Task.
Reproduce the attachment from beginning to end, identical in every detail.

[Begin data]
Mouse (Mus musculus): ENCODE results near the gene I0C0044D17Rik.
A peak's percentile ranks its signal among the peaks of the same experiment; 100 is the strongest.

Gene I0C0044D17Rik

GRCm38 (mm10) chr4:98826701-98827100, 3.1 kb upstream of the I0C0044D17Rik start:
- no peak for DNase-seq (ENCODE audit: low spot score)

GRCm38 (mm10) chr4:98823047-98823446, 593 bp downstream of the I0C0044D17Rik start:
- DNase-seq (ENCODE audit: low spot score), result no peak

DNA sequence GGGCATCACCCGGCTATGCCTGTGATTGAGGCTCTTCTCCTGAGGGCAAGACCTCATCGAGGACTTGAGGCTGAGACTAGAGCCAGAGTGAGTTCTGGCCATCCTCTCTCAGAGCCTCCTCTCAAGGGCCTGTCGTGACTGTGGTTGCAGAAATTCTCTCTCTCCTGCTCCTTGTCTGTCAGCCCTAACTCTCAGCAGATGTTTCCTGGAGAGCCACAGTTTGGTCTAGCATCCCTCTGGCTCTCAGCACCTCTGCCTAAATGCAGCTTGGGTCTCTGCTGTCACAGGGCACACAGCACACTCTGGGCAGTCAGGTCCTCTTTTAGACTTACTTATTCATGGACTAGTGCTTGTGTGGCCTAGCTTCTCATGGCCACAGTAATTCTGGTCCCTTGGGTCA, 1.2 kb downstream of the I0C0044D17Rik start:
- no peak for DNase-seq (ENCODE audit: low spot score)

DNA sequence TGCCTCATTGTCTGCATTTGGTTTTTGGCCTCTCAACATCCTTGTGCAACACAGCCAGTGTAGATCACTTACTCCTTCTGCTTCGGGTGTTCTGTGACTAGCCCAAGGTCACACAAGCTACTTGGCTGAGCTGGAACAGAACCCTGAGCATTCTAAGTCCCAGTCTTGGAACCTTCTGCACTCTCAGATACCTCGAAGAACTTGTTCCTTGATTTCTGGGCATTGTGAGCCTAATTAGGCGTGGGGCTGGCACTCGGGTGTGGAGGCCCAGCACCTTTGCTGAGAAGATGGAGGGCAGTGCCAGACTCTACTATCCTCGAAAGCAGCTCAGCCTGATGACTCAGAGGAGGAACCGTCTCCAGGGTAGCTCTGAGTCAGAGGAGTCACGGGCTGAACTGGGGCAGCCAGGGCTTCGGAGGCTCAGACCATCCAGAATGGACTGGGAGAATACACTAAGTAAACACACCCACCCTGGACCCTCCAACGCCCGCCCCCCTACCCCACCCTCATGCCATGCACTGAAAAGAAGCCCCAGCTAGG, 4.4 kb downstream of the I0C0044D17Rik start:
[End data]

Mouse (Mus musculus): ENCODE results near the gene I0C0044D17Rik.
A peak's percentile ranks its signal among the peaks of the same experiment; 100 is the strongest.

Gene I0C0044D17Rik

GRCm38 (mm10) chr4:98826701-98827100, 3.1 kb upstream of the I0C0044D17Rik start:
- no peak for DNase-seq (ENCODE audit: low spot score)

GRCm38 (mm10) chr4:98823047-98823446, 593 bp downstream of the I0C0044D17Rik start:
- DNase-seq (ENCODE audit: low spot score), result no peak

DNA sequence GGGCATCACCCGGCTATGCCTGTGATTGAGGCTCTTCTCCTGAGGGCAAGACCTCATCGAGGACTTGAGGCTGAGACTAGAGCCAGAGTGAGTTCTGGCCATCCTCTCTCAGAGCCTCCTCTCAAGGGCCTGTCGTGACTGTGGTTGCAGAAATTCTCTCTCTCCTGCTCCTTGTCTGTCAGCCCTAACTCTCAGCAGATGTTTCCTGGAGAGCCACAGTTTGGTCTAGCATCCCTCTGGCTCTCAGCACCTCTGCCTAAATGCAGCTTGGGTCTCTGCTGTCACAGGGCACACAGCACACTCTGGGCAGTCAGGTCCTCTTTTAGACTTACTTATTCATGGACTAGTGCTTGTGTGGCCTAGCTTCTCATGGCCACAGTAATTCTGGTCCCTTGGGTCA, 1.2 kb downstream of the I0C0044D17Rik start:
- no peak for DNase-seq (ENCODE audit: low spot score)

DNA sequence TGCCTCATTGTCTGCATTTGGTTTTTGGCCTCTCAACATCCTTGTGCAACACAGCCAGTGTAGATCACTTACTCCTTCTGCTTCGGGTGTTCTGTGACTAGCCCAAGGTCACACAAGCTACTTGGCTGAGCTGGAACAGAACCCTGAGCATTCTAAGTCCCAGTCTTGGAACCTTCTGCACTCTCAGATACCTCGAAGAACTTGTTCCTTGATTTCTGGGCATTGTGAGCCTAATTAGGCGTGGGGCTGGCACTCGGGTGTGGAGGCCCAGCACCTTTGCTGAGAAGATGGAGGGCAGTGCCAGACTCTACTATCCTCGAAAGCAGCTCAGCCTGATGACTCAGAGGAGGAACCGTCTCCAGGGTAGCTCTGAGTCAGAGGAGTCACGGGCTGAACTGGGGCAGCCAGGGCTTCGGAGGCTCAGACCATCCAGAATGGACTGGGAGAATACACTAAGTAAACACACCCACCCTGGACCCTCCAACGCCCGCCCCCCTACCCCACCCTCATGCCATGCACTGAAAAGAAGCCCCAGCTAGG, 4.4 kb downstream of the I0C0044D17Rik start: